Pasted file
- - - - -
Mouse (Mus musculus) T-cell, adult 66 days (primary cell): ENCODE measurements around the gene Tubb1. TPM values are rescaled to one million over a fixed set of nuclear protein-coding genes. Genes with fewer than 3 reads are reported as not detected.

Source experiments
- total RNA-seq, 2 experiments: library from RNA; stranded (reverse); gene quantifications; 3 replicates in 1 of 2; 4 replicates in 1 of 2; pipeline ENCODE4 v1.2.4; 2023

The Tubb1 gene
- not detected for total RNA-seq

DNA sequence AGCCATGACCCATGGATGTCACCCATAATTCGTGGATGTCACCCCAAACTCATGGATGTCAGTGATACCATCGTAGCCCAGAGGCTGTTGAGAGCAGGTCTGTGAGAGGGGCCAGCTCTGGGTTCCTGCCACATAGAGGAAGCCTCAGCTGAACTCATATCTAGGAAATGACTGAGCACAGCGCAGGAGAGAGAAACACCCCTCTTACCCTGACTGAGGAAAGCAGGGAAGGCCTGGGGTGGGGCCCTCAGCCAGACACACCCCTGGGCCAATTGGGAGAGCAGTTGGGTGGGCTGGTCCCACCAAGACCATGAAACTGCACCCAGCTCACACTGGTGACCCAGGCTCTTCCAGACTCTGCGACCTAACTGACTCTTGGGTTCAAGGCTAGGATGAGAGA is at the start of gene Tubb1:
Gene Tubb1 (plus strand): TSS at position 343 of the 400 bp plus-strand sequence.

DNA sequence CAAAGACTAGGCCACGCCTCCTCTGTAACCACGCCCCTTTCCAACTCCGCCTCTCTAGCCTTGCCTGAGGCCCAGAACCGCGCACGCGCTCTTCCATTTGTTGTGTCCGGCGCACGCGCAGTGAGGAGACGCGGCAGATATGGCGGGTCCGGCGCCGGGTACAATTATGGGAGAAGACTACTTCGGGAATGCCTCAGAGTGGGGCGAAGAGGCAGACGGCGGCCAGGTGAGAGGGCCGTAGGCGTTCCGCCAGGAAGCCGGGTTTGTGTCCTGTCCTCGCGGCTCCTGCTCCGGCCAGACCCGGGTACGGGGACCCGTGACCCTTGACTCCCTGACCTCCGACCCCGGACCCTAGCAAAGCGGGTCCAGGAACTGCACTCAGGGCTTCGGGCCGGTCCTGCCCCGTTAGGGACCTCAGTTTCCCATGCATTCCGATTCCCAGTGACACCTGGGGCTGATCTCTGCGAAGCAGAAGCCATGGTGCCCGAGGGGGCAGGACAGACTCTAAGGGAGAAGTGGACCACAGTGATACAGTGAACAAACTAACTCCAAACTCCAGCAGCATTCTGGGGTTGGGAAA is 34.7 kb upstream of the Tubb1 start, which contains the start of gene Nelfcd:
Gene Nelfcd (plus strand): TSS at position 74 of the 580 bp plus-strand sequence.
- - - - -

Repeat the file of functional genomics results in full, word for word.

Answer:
Mouse (Mus musculus) T-cell, adult 66 days (primary cell): ENCODE measurements around the gene Tubb1. TPM values are rescaled to one million over a fixed set of nuclear protein-coding genes. Genes with fewer than 3 reads are reported as not detected.

Source experiments
- total RNA-seq, 2 experiments: library from RNA; stranded (reverse); gene quantifications; 3 replicates in 1 of 2; 4 replicates in 1 of 2; pipeline ENCODE4 v1.2.4; 2023

The Tubb1 gene
- not detected for total RNA-seq

DNA sequence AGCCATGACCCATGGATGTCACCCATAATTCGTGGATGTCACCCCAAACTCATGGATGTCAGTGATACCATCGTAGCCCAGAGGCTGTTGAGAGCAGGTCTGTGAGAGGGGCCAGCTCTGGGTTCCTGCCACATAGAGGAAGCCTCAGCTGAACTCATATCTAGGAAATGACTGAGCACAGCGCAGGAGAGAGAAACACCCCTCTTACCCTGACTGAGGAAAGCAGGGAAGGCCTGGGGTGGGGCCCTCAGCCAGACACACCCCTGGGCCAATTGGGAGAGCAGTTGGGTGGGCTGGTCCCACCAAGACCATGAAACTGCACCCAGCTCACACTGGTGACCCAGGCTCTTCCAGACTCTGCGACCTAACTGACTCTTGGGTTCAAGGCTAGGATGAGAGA is at the start of gene Tubb1:
Gene Tubb1 (plus strand): TSS at position 343 of the 400 bp plus-strand sequence.

DNA sequence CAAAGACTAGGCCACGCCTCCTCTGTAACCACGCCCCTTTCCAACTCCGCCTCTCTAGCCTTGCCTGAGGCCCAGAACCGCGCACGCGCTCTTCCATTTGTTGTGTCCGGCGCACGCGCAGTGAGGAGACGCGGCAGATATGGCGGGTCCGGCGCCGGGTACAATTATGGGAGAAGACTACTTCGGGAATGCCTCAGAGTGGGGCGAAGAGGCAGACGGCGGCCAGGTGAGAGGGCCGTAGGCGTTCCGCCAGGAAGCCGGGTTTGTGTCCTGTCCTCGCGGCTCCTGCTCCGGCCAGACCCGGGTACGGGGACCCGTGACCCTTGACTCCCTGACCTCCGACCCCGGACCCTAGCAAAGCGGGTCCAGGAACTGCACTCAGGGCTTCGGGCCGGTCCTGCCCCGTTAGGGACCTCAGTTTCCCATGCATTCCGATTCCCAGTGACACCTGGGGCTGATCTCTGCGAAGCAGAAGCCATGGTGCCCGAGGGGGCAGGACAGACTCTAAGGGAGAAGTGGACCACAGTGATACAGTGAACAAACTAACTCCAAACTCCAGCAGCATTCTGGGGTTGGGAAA is 34.7 kb upstream of the Tubb1 start, which contains the start of gene Nelfcd:
Gene Nelfcd (plus strand): TSS at position 74 of the 580 bp plus-strand sequence.